Why go back to the classroom? These teachers explain.

Some said it's their professional duty, despite the pandemic. Others felt they had no choice.
Amid protests over whether to reopen campuses during the pandemic, large percentages of teachers have agreed to return — some willingly, others less so.
Amid protests over whether to reopen campuses during the pandemic, large percentages of teachers have agreed to return — some willingly, others less so. [ Times (2010) ]
Published Aug. 5, 2020|Updated Aug. 7, 2020

BACK TO SCHOOL 2020 | Click to scroll down for more

Across Florida, many teachers have rallied against their school districts’ plans to hold classes in person. Their unions have filed lawsuits, arguing it’s less safe to be in a classroom now than it was when campuses shut down in the spring.

Amid such protests, large percentages of teachers have agreed to return — some willingly, others less so.

Related: Many teachers are fearful as they contemplate a return to school

Some said they didn’t have any problems with the idea, calling remote education a struggle and contending that schools must get back on track. Many of them were hesitant to speak out for attribution, though, saying they feared a backlash from the groups fighting to keep buildings closed.

None opposed the idea of returning to campus. They just wondered whether that could happen, and whether it’s a good idea to experiment. Still, they accepted the task.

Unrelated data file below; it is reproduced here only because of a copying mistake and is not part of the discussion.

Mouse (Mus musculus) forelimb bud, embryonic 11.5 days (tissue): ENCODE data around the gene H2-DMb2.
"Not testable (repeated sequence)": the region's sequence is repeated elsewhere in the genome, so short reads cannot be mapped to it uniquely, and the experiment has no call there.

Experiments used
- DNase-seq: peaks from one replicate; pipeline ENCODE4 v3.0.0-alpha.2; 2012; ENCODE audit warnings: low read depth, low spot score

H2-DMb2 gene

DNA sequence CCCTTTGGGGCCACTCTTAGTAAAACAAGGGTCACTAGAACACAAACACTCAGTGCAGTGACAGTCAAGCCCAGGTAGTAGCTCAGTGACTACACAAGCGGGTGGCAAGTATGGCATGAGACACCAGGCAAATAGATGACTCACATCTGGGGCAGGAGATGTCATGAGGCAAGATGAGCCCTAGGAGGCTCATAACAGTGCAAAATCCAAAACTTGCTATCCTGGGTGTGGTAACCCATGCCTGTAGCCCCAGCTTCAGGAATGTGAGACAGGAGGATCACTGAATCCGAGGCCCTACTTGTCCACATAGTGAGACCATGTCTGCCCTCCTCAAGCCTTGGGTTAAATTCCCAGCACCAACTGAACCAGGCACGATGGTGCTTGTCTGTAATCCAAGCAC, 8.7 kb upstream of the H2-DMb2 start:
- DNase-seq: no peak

Pinellas County teacher Chris McCormick
Pinellas County teacher Chris McCormick [ Courtesy of Chris McCormick ]

Chris McCormick, a fourth-grade teacher at Sawgrass Lake Elementary in St. Petersburg, said he chose to go back to school.

“I wanted to leave that (remote teaching) option for someone who might really need it,” McCormick said. “I know there are some older teachers or teachers who may not feel as safe to return.”

That doesn’t mean he doesn’t worry about the implications of being inside the school, where daily operations will be impacted by COVID-19 in ways not yet experienced.

“Would I feel safer if everyone started out distance learning? Yes,” said McCormick, who also has his own child entering kindergarten. “On the other hand, do kids learn better in person? I believe they do. So trying to find that balance is a very challenging task.”

He decided to make that effort to begin the year. But if the model doesn’t work out, he added, “I’d hope our district would consider reverting back to the online format.”

Hillsborough County teacher Laura Hobby
Hillsborough County teacher Laura Hobby [ Courtesy of Laura Hobby ]

Art teacher Laura Hobby initially didn’t plan to go back to Mitchell Elementary School in Tampa. But when she got the call, Hobby agreed to take that step.

In so doing, she decided on one thing: If she had any reservations, she wouldn’t be sharing them publicly.

“At our school, the teachers who are returning to (campus) have agreed that we will spread joy, keep children safe, and help them learn,” Hobby said.

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Mitchell’s administrators have done an “excellent job” of working with individual staff members to meet their specific needs, she said. The faculty works as a team to support one another. And the school’s parents bolster that community.